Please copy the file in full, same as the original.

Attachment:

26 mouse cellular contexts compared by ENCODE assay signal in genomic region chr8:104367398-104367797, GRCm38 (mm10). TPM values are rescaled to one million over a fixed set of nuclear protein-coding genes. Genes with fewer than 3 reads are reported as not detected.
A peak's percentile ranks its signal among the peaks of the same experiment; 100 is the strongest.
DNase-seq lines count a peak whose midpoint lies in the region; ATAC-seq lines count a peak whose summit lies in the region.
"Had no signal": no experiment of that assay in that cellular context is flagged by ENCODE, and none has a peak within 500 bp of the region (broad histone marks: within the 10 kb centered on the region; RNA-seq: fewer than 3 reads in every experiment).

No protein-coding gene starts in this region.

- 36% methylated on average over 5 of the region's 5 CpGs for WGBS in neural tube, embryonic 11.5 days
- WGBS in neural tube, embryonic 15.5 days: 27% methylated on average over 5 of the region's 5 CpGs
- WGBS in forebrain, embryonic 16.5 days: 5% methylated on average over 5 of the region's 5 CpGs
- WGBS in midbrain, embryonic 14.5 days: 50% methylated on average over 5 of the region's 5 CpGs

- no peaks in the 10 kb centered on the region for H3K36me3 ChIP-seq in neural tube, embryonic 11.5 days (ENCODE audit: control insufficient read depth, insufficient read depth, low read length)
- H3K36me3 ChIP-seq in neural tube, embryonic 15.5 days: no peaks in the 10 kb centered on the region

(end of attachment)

26 mouse cellular contexts compared by ENCODE assay signal in genomic region chr8:104367398-104367797, GRCm38 (mm10). TPM values are rescaled to one million over a fixed set of nuclear protein-coding genes. Genes with fewer than 3 reads are reported as not detected.
A peak's percentile ranks its signal among the peaks of the same experiment; 100 is the strongest.
DNase-seq lines count a peak whose midpoint lies in the region; ATAC-seq lines count a peak whose summit lies in the region.
"Had no signal": no experiment of that assay in that cellular context is flagged by ENCODE, and none has a peak within 500 bp of the region (broad histone marks: within the 10 kb centered on the region; RNA-seq: fewer than 3 reads in every experiment).

No protein-coding gene starts in this region.

- 36% methylated on average over 5 of the region's 5 CpGs for WGBS in neural tube, embryonic 11.5 days
- WGBS in neural tube, embryonic 15.5 days: 27% methylated on average over 5 of the region's 5 CpGs
- WGBS in forebrain, embryonic 16.5 days: 5% methylated on average over 5 of the region's 5 CpGs
- WGBS in midbrain, embryonic 14.5 days: 50% methylated on average over 5 of the region's 5 CpGs

- no peaks in the 10 kb centered on the region for H3K36me3 ChIP-seq in neural tube, embryonic 11.5 days (ENCODE audit: control insufficient read depth, insufficient read depth, low read length)
- H3K36me3 ChIP-seq in neural tube, embryonic 15.5 days: no peaks in the 10 kb centered on the region